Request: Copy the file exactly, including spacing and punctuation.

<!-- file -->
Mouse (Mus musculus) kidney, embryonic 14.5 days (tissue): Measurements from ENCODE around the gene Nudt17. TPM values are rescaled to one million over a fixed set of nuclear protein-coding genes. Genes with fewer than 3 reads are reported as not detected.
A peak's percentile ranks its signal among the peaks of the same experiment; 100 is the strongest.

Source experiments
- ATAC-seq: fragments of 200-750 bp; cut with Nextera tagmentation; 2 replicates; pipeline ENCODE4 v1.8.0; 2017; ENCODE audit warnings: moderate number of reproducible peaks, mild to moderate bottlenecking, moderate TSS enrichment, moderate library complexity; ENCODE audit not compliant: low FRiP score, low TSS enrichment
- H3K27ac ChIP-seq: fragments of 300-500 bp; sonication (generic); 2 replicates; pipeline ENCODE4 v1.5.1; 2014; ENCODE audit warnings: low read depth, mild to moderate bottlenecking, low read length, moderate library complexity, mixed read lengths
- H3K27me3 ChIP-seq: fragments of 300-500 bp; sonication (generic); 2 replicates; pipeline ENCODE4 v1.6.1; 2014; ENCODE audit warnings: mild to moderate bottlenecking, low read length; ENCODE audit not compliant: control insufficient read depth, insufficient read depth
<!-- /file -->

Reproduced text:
Mouse (Mus musculus) kidney, embryonic 14.5 days (tissue): Measurements from ENCODE around the gene Nudt17. TPM values are rescaled to one million over a fixed set of nuclear protein-coding genes. Genes with fewer than 3 reads are reported as not detected.
A peak's percentile ranks its signal among the peaks of the same experiment; 100 is the strongest.

Source experiments
- ATAC-seq: fragments of 200-750 bp; cut with Nextera tagmentation; 2 replicates; pipeline ENCODE4 v1.8.0; 2017; ENCODE audit warnings: moderate number of reproducible peaks, mild to moderate bottlenecking, moderate TSS enrichment, moderate library complexity; ENCODE audit not compliant: low FRiP score, low TSS enrichment
- H3K27ac ChIP-seq: fragments of 300-500 bp; sonication (generic); 2 replicates; pipeline ENCODE4 v1.5.1; 2014; ENCODE audit warnings: low read depth, mild to moderate bottlenecking, low read length, moderate library complexity, mixed read lengths
- H3K27me3 ChIP-seq: fragments of 300-500 bp; sonication (generic); 2 replicates; pipeline ENCODE4 v1.6.1; 2014; ENCODE audit warnings: mild to moderate bottlenecking, low read length; ENCODE audit not compliant: control insufficient read depth, insufficient read depth